Easy Street, Lazy Bones

Modern conveniences could cost us our fitness

THURSDAY, Dec. 27, 2001 (HealthDayNews) -- As society continues to produce creative new ways to make our lives easier and more efficient, we may, in fact, be cutting our lives short by eliminating the small inconveniences that keep us on our feet.

That's the conclusion of many doctors who warn that the less physical activity we get, the more likely we are to develop a plethora of diseases and conditions that are exacerbated and sometimes even caused by inactivity.

"One of the main reasons we're seeing such increases in everything from heart disease and obesity to diabetes is because people not only aren't exercising as much as they should, but physical activity in general has really kind of been raked out of our lives," says Dr. John O'Kane, an assistant professor of orthopedics and sports medicine at the University of Washington in Seattle.

"It used to be that people at least pushed their lawn mower around once a week; now they ride it around once a week. It used to be that if you went to a three-story store or office, you'd have to take the stairs; now you can take the escalator. Even big parking lots have shuttle buses so you don't have to walk to your car. And then you've got television and sitting in front of the computer to slow people's lives down even more," he explains.

Other culprits, ironically, are the ever-expanding advances in medicine that make us believe we can live forever, he adds.

"In American society, the philosophy runs counter-current to the idea of a healthy lifestyle," O'Kane says. "We don't want to eat right, we want to take a pill. We don't want to exercise or quit smoking, we want to have a very slick heart procedure to clean out our coronary arteries when we're 50. We want to do what we want and then have technology fix it."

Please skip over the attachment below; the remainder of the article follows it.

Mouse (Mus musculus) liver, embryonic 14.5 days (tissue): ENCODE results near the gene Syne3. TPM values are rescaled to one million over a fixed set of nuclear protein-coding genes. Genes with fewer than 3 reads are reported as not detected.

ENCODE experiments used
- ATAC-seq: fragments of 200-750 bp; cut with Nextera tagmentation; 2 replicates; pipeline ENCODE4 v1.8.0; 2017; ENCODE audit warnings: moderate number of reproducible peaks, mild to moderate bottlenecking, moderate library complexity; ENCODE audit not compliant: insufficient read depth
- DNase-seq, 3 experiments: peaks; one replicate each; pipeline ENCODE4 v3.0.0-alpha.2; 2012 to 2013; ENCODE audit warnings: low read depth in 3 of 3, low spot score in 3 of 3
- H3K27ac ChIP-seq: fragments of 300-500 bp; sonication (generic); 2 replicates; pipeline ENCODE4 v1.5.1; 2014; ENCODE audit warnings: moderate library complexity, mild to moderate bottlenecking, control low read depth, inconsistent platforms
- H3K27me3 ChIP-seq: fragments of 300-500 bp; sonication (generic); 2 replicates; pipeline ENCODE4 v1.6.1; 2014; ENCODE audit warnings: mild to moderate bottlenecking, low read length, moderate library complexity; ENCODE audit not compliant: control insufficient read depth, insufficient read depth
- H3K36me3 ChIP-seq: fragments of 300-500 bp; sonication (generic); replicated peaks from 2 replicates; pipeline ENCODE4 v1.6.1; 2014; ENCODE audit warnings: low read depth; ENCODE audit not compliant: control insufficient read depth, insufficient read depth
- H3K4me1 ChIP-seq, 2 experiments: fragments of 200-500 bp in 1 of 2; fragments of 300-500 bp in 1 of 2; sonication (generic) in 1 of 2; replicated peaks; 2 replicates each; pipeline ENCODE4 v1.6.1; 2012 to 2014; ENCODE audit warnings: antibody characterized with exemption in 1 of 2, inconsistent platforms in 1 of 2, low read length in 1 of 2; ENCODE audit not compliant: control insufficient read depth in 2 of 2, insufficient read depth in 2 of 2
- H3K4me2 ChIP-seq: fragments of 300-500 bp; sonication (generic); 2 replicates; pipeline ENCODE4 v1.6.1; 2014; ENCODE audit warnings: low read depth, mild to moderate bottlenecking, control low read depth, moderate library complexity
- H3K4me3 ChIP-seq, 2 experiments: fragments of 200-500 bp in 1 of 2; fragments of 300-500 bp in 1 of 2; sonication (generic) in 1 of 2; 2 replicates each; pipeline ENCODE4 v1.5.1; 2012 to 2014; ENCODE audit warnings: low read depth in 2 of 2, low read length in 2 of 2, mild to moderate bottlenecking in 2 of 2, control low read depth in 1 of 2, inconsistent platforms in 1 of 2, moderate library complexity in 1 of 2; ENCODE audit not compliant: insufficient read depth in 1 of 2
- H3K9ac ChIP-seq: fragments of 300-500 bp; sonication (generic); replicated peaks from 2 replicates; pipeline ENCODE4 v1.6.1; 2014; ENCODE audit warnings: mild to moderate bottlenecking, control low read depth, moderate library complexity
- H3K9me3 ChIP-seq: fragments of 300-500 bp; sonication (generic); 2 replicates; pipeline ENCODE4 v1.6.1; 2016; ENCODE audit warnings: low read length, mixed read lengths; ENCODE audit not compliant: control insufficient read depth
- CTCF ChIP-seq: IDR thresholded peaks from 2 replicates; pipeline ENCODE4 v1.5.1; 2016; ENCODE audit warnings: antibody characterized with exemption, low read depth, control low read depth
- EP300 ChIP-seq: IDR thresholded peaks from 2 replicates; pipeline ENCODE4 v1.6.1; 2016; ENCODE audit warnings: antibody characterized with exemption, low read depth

"But the funny thing is, the better our technology gets, the more we realize that, yes, it's true that more things can be done. But, the real issue is having a healthy lifestyle to begin with," he adds.

O'Kane points to a recent study suggesting that, counter to previous beliefs, hormone-replacement therapy does not appear to help prevent heart disease in women -- it's just that the women in earlier studies led healthier lifestyles.

"So the more science you do, the more it comes back to the same point, which is it's bad to smoke, it's bad to drink too much alcohol and it's bad to be sedentary," he says. "And if you really want to be healthy, you need to address those things."

Getting enough exercise isn't nearly as daunting as many suspect, says Dr. Barry Franklin, director of cardiac rehabilitation at William Beaumont Hospital in Royal Oak, Mich.

"Doctors are now realizing that the intensity of exercise does not have to be high or vigorous in order to get substantial health benefits," he says. "So we're encouraging people to just be more active in their daily living.

"People used to believe that you had to work out for 30 to 50 minutes continuously to get any benefits," Franklin adds. "But we now recognize that the effects of exercise are cumulative. So even several, short 10-minute bouts, science has shown, can be equivalent to one 30-minute bout of exercise."

What To Do

Here are a few more suggestions for fun ways to get moving:

  • Dancing;
  • Swimming;
  • Taking the stairs at work -- even a few flights count;
  • Going for a walk during lunch hour;
  • Riding your bicycle to work or on weekends;
  • Mowing the lawn with an old-fashioned push mower;
  • Taking the kids anywhere on foot;
  • Taking a martial-arts class as a family. Try anything, from the gentle movements of Tai Chi to the vigorous Tae Kwan Do.

Visit the University of Texas Southwestern Medical Center for more fitness tips. Or try the American College of Sports Medicine's guidelines for healthy aerobic activity. (To view the guidelines, you'll need Adobe Acrobat Reader, which you can download here.)

SOURCES: Interviews with John O'Kane, M.D., assistant professor of orthopedics and sports medicine, University of Washington, Seattle; Barry Franklin, Ph.D., director of cardiac rehabilitation, William Beaumont Hospital, Royal Oak, Mich.
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